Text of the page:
Fashion alum stuns on Grammy red carpet
February 22, 2019
The 61st annual Grammy Awards saw no shortage of envelope-pushing fashions on the red carpet, but one of the most talked-about looks of the evening boasts a Drexel connection. Tierra Whack, hip-hop recording artist and North Philadelphia native, wowed in an ensemble designed by Westphal graduate Fashion Design alumna and award-winning fashion designer Nancy Volpe Beringer with images painted by Liz Goldberg, Fashion Design adjunct instructor and internationally recognized artist and animator.
Seen here in a slow-motion video by the Grammys’ Glambot, the multi-colored, faux-fur coat and full-length dress featuring illustrations of Cuban divas smoking cigars quickly went viral, even winding up on HuffingtonPost’s Best Dressed List for the evening. The story of the garment stretches back to last year, though, when it made its runway debut.
In October, Beringer designed the colorful coat for a fashion show benefit for Libertae, a non-profit organization that empowers women through addiction recovery services and community initiatives. Drexel Design & Merchandising alumna Emily Conlon and senior Daniella Pileggi managed the runway show, which traced the journey of someone in recovery through the evolution of color in the fashions showcased. When Conlon and Pileggi saw the brightly-colored faux fur in Beringer’s studio, they suggested a coat for the finale look.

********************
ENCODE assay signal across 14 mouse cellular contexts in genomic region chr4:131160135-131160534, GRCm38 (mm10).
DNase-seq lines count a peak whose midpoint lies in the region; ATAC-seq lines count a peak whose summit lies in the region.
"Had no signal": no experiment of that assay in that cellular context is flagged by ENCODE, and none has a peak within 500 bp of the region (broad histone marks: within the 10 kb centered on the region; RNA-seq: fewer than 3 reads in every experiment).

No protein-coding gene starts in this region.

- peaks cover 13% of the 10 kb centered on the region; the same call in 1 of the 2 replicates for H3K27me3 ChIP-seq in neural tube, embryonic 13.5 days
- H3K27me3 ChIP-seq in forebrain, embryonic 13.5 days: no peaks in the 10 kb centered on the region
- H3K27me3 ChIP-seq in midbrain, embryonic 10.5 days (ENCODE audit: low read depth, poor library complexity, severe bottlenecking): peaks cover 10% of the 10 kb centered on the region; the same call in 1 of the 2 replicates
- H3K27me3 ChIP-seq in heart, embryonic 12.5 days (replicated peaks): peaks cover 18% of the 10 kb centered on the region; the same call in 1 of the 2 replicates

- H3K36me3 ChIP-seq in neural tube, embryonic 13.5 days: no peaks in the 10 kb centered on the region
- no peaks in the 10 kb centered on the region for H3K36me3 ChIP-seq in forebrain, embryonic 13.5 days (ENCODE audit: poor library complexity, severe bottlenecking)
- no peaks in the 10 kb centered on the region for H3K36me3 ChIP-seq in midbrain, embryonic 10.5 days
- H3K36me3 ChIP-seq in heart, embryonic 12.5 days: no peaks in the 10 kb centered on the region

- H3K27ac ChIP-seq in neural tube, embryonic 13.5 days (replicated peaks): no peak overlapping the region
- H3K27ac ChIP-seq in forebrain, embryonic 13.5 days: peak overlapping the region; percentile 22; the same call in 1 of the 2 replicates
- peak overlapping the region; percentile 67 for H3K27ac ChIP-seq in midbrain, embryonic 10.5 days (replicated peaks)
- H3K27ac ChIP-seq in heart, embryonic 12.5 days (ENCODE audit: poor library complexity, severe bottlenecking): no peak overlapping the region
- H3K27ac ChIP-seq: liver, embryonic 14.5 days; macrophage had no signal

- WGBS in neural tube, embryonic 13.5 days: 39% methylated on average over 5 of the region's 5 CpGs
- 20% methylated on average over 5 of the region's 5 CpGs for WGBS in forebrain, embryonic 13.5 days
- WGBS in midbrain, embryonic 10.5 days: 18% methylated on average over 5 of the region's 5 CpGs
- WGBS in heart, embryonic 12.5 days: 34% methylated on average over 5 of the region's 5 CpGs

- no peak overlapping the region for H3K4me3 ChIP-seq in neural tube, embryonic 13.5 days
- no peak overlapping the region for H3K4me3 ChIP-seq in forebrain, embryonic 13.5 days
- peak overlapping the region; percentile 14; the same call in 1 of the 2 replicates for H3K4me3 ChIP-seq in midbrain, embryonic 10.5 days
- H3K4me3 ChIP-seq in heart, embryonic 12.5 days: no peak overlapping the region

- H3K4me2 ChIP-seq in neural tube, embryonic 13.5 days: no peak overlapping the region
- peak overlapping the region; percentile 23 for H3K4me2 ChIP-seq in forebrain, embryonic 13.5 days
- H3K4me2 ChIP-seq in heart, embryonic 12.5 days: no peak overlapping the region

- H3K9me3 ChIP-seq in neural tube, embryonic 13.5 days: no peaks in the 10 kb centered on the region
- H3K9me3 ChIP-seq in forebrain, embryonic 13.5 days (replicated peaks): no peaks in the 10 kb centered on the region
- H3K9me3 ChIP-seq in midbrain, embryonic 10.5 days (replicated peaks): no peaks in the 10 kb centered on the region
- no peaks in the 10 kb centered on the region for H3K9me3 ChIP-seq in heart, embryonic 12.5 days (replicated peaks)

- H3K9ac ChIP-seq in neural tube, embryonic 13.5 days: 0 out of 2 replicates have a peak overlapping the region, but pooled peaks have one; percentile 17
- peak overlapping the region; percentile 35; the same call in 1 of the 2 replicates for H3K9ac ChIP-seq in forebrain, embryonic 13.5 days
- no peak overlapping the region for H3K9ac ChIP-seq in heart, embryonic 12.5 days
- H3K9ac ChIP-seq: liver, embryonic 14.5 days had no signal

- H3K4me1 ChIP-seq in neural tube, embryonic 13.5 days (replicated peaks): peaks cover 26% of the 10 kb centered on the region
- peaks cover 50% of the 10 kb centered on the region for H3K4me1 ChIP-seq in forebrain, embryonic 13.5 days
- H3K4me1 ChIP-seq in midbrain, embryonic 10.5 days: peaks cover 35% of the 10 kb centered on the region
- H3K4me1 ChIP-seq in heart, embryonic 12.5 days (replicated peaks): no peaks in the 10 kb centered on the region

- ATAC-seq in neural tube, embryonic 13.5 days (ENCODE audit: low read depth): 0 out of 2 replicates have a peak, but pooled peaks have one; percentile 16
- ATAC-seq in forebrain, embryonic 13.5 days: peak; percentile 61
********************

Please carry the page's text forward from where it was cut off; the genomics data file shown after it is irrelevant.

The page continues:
After the show, the striking faux-fur coat was featured at Joan Shepp, Philadelphia’s premiere fashion concept store. Whack, shopping for a look for the Billboard Awards, fell in love with the piece and bought it off the rack. Beringer reached out to the musician over Instagram to share the history of the coat and invite her for a studio visit. In an interview with Jennifer Lynn for Whyy’s Morning Edition, Beringer says of their first conversations, “You could say love at first sight. It was creative explosion and energy, like a force field that collided together.”
At the time of Whack’s visit to the studio, Beringer was working on a new collection of wearable art. She had purchased two paintings from Liz Goldberg, who teaches Fashion Illustration courses at Westphal College and Pratt Institute. Goldberg’s work, inspired by a trip to Havana, explores “the theme of the Diva – the flamboyantly uninhibited female and the personal and political empowerment she represents.” Beringer had just begun to drape the colorful faux fur along with a panel from the Cuban divas series. Whack loved it.
In December, Whack’s video for “Mumbo Jumbo” received a Grammy nomination for Best Music Video. A few weeks before the awards ceremony, Whack’s publicist contacted Beringer to set up a meeting about her red carpet look. The final ensemble incorporates Goldberg’s compelling imagery, Beringer’s innovative design, and Whack’s bold glamour in an eye-catching display of empowerment and collaboration.
“The entire look is a great example of women collaborating…” says Beringer, “from the work between Liz and me showcasing her art in my wearable art; the joint efforts and ideas shared among Emily, Daniella and myself, and most importantly of all, Tierra giving us the opportunity to put all of this magic into her exciting look.”